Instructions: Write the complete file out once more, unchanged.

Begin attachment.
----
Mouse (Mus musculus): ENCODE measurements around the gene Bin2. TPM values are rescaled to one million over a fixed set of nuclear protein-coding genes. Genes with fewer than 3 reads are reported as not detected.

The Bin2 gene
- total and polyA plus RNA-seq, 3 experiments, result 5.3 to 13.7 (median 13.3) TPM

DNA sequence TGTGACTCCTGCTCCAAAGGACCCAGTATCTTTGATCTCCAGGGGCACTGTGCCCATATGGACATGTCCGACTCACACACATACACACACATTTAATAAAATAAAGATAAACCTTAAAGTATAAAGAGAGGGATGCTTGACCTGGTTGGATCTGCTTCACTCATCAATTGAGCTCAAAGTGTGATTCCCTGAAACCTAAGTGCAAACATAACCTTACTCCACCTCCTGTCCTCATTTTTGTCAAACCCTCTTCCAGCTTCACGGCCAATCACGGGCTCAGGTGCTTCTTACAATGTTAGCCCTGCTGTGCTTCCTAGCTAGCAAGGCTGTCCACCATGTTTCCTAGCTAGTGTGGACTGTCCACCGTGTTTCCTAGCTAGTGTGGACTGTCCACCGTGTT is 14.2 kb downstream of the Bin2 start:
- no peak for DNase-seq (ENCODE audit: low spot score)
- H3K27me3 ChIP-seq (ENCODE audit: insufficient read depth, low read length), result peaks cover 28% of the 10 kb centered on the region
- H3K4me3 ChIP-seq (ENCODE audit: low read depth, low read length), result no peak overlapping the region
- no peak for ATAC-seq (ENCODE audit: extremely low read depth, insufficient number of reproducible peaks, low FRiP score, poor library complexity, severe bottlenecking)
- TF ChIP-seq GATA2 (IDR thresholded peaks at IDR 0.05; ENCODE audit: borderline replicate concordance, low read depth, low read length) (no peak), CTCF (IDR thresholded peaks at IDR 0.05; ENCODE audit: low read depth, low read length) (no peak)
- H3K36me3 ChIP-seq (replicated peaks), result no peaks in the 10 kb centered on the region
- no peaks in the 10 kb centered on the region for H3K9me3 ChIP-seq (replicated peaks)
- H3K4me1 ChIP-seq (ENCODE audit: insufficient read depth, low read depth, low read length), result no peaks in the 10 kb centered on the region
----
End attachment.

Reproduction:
Mouse (Mus musculus): ENCODE measurements around the gene Bin2. TPM values are rescaled to one million over a fixed set of nuclear protein-coding genes. Genes with fewer than 3 reads are reported as not detected.

The Bin2 gene
- total and polyA plus RNA-seq, 3 experiments, result 5.3 to 13.7 (median 13.3) TPM

DNA sequence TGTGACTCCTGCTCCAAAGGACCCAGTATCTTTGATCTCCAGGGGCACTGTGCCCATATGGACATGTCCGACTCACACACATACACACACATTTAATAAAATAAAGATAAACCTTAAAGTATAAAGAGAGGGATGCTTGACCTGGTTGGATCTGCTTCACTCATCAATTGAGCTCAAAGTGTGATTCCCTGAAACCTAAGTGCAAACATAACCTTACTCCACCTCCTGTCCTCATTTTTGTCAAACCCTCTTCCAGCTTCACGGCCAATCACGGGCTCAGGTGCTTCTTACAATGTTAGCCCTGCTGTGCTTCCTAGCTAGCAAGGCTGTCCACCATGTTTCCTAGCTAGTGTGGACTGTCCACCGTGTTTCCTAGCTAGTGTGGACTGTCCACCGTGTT is 14.2 kb downstream of the Bin2 start:
- no peak for DNase-seq (ENCODE audit: low spot score)
- H3K27me3 ChIP-seq (ENCODE audit: insufficient read depth, low read length), result peaks cover 28% of the 10 kb centered on the region
- H3K4me3 ChIP-seq (ENCODE audit: low read depth, low read length), result no peak overlapping the region
- no peak for ATAC-seq (ENCODE audit: extremely low read depth, insufficient number of reproducible peaks, low FRiP score, poor library complexity, severe bottlenecking)
- TF ChIP-seq GATA2 (IDR thresholded peaks at IDR 0.05; ENCODE audit: borderline replicate concordance, low read depth, low read length) (no peak), CTCF (IDR thresholded peaks at IDR 0.05; ENCODE audit: low read depth, low read length) (no peak)
- H3K36me3 ChIP-seq (replicated peaks), result no peaks in the 10 kb centered on the region
- no peaks in the 10 kb centered on the region for H3K9me3 ChIP-seq (replicated peaks)
- H3K4me1 ChIP-seq (ENCODE audit: insufficient read depth, low read depth, low read length), result no peaks in the 10 kb centered on the region